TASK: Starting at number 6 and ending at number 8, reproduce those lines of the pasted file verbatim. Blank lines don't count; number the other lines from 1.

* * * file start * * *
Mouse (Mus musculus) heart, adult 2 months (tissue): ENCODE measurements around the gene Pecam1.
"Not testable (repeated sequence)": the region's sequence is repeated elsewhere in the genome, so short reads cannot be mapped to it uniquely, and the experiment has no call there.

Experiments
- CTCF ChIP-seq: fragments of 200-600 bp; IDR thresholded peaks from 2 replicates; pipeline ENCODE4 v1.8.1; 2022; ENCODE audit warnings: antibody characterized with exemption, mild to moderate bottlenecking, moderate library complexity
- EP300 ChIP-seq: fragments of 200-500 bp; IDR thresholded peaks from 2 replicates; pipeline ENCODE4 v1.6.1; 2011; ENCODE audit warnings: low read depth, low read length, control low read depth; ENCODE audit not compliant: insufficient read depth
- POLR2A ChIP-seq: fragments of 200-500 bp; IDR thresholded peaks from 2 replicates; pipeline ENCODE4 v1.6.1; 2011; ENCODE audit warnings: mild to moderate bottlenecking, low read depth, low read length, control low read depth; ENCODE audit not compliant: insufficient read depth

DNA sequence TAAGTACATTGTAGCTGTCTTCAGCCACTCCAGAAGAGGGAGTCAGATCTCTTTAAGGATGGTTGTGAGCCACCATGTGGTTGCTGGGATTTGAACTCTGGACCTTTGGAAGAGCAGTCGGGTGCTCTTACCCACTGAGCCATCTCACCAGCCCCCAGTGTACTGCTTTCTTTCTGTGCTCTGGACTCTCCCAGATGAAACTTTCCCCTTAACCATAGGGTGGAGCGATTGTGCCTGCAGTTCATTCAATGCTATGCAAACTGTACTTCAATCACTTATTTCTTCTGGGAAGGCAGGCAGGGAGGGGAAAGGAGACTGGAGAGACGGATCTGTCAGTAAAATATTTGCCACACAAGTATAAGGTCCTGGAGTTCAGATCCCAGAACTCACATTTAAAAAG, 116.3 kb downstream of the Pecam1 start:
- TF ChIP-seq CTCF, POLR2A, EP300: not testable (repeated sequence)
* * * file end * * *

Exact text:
- POLR2A ChIP-seq: fragments of 200-500 bp; IDR thresholded peaks from 2 replicates; pipeline ENCODE4 v1.6.1; 2011; ENCODE audit warnings: mild to moderate bottlenecking, low read depth, low read length, control low read depth; ENCODE audit not compliant: insufficient read depth

DNA sequence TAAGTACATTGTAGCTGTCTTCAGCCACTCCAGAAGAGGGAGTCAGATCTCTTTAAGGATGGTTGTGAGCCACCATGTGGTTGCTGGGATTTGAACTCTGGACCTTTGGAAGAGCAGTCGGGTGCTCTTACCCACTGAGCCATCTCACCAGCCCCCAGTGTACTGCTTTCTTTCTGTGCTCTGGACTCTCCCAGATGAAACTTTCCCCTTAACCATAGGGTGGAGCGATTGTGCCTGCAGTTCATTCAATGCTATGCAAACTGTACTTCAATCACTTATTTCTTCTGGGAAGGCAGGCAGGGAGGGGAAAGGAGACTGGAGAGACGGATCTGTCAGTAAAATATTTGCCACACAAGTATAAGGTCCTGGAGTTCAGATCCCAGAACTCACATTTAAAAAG, 116.3 kb downstream of the Pecam1 start:
- TF ChIP-seq CTCF, POLR2A, EP300: not testable (repeated sequence)